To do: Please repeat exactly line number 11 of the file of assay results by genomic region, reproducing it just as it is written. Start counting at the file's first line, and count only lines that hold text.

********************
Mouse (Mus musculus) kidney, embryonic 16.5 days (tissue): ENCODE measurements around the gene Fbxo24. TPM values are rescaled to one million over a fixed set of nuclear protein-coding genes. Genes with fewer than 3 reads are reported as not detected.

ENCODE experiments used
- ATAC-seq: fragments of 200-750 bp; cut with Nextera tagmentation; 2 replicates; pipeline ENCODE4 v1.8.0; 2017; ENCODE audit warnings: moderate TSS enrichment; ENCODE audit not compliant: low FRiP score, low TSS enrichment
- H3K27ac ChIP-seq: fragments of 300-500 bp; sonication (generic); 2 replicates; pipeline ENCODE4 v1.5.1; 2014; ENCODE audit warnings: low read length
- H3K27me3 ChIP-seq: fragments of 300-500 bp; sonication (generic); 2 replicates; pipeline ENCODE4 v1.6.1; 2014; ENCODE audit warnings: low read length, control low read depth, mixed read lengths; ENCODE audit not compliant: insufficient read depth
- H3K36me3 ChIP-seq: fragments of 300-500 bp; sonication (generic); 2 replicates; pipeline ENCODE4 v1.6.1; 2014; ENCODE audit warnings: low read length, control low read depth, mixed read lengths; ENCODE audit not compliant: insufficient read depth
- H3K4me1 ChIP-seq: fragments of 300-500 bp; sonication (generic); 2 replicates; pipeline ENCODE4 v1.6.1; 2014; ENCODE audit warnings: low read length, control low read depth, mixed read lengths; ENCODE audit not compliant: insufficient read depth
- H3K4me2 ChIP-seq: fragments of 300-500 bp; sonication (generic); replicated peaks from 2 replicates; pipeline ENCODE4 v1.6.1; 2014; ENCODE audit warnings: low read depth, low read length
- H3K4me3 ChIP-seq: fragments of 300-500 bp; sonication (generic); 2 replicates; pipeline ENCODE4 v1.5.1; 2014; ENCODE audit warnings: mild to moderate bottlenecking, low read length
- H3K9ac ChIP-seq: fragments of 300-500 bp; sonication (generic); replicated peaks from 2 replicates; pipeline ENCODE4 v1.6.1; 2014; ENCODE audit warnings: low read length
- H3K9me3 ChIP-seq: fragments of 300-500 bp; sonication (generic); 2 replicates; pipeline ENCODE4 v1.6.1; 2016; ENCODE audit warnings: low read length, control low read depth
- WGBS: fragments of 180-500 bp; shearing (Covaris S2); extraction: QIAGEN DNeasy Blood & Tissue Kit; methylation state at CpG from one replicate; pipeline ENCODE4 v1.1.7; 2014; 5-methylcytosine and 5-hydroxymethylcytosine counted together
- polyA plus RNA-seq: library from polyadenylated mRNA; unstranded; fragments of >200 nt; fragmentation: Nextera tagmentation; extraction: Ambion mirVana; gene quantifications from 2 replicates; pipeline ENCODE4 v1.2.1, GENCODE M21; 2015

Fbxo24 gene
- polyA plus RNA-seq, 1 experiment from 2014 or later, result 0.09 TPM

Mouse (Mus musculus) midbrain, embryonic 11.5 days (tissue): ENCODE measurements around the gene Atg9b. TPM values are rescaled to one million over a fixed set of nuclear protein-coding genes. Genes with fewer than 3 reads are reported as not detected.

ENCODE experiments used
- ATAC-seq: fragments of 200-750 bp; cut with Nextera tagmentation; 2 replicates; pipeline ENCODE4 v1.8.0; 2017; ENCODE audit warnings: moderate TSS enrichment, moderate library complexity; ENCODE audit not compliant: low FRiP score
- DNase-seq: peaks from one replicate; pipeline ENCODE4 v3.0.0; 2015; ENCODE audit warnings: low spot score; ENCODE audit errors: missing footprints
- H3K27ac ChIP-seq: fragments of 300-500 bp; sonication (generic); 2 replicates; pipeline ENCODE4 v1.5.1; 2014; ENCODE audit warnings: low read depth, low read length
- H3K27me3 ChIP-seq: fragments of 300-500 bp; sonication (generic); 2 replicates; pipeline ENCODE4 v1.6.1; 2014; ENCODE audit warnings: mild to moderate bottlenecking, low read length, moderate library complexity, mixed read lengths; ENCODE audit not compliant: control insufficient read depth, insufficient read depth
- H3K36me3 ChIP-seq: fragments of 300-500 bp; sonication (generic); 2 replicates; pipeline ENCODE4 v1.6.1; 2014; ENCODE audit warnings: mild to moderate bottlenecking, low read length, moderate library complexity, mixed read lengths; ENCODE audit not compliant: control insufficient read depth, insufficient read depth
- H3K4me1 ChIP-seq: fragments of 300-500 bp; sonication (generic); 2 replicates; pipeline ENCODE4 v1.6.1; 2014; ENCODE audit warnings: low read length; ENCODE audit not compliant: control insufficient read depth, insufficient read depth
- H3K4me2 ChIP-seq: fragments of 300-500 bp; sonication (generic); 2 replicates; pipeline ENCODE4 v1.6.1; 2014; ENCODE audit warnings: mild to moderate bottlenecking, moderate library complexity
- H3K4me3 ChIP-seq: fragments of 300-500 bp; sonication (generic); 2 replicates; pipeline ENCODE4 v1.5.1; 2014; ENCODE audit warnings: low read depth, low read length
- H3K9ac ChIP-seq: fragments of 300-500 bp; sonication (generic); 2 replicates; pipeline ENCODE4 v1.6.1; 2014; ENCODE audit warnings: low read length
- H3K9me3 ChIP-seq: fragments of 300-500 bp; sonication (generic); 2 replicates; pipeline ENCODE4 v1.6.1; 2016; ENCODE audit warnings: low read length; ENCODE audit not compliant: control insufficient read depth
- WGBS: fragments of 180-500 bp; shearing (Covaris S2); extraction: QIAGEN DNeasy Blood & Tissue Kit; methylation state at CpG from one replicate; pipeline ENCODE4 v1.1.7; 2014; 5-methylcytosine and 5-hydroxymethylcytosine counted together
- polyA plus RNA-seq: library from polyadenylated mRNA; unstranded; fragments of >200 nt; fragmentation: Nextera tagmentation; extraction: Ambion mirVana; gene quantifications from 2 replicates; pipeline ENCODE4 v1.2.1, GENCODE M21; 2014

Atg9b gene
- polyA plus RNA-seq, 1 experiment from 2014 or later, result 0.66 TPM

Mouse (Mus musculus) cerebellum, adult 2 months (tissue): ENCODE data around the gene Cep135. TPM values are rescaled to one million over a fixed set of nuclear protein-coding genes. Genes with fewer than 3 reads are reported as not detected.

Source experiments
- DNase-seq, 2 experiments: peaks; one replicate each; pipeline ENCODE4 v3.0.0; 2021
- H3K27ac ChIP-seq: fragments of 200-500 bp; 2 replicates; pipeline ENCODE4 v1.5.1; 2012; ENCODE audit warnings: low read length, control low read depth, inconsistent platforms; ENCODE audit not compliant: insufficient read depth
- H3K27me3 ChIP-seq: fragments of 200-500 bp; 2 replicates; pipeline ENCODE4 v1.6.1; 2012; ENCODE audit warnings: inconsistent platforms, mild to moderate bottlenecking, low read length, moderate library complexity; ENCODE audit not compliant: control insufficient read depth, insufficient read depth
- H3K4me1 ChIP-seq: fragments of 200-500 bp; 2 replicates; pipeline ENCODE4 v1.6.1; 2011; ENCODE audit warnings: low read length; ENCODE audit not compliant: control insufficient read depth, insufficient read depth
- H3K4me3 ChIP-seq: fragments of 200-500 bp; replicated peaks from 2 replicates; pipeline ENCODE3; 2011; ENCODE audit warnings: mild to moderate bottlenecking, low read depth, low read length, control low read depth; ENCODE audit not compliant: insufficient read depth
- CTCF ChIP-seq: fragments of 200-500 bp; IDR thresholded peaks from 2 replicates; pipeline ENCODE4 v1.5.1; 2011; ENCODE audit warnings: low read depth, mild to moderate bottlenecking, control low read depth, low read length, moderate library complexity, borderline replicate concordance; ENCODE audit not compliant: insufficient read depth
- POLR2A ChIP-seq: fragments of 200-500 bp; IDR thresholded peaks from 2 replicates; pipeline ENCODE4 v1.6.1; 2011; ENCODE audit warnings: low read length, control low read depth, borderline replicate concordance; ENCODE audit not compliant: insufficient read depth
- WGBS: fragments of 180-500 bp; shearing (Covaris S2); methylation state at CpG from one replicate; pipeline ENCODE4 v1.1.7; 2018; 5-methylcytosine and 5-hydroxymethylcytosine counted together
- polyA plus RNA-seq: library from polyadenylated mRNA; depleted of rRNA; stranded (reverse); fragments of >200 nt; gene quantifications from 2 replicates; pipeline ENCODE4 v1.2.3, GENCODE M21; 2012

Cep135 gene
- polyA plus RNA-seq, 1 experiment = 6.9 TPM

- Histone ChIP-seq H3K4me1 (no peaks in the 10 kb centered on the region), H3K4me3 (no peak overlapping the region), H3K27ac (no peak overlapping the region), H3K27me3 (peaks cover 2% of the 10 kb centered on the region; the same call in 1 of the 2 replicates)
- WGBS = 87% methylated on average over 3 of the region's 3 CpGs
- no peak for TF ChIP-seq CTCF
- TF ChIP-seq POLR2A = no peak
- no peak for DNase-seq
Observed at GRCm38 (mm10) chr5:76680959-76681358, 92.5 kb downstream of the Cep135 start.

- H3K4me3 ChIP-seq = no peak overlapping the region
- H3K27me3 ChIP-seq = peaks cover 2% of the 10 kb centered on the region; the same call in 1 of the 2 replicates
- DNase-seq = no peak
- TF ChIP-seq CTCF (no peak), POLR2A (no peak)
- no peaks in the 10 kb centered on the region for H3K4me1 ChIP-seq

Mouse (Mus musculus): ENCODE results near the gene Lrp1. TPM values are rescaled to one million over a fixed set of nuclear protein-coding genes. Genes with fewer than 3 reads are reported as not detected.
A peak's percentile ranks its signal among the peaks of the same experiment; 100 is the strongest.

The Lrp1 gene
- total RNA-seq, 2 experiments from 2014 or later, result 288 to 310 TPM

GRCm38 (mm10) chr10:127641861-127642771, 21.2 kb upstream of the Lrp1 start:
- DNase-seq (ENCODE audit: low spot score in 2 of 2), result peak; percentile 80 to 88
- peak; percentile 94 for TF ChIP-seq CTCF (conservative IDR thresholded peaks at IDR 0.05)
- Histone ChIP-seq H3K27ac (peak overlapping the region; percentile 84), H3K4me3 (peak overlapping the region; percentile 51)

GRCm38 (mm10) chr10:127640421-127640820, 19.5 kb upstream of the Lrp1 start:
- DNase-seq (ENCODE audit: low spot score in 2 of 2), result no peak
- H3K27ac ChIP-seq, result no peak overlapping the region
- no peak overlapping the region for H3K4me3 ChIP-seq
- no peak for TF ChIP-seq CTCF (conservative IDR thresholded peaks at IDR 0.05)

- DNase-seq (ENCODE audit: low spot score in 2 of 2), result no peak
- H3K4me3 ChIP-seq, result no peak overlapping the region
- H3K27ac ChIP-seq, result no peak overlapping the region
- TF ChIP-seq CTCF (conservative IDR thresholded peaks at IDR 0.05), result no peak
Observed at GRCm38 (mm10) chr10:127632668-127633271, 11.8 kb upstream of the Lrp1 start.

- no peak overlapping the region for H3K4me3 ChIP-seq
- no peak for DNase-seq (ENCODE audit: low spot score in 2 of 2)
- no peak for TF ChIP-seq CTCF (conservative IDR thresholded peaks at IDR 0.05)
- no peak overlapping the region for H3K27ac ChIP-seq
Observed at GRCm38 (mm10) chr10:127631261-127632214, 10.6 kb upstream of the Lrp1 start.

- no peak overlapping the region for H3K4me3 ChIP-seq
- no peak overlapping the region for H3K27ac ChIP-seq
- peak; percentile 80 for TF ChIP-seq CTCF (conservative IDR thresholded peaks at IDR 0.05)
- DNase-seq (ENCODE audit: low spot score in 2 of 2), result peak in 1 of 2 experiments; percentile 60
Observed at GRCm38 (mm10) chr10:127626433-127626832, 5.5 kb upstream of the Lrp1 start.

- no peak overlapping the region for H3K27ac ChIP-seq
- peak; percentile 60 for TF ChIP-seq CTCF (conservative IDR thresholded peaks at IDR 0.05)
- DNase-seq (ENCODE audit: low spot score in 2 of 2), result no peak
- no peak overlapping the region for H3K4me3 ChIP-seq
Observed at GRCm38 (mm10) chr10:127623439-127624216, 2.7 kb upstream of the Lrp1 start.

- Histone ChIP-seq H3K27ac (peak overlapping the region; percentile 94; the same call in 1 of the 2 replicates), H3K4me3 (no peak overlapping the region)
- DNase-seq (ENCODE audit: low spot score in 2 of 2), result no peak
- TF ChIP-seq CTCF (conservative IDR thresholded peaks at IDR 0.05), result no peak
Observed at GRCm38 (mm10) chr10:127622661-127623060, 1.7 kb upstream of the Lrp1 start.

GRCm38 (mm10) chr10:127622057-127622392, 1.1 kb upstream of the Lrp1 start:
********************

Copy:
- H3K9me3 ChIP-seq: fragments of 300-500 bp; sonication (generic); 2 replicates; pipeline ENCODE4 v1.6.1; 2016; ENCODE audit warnings: low read length, control low read depth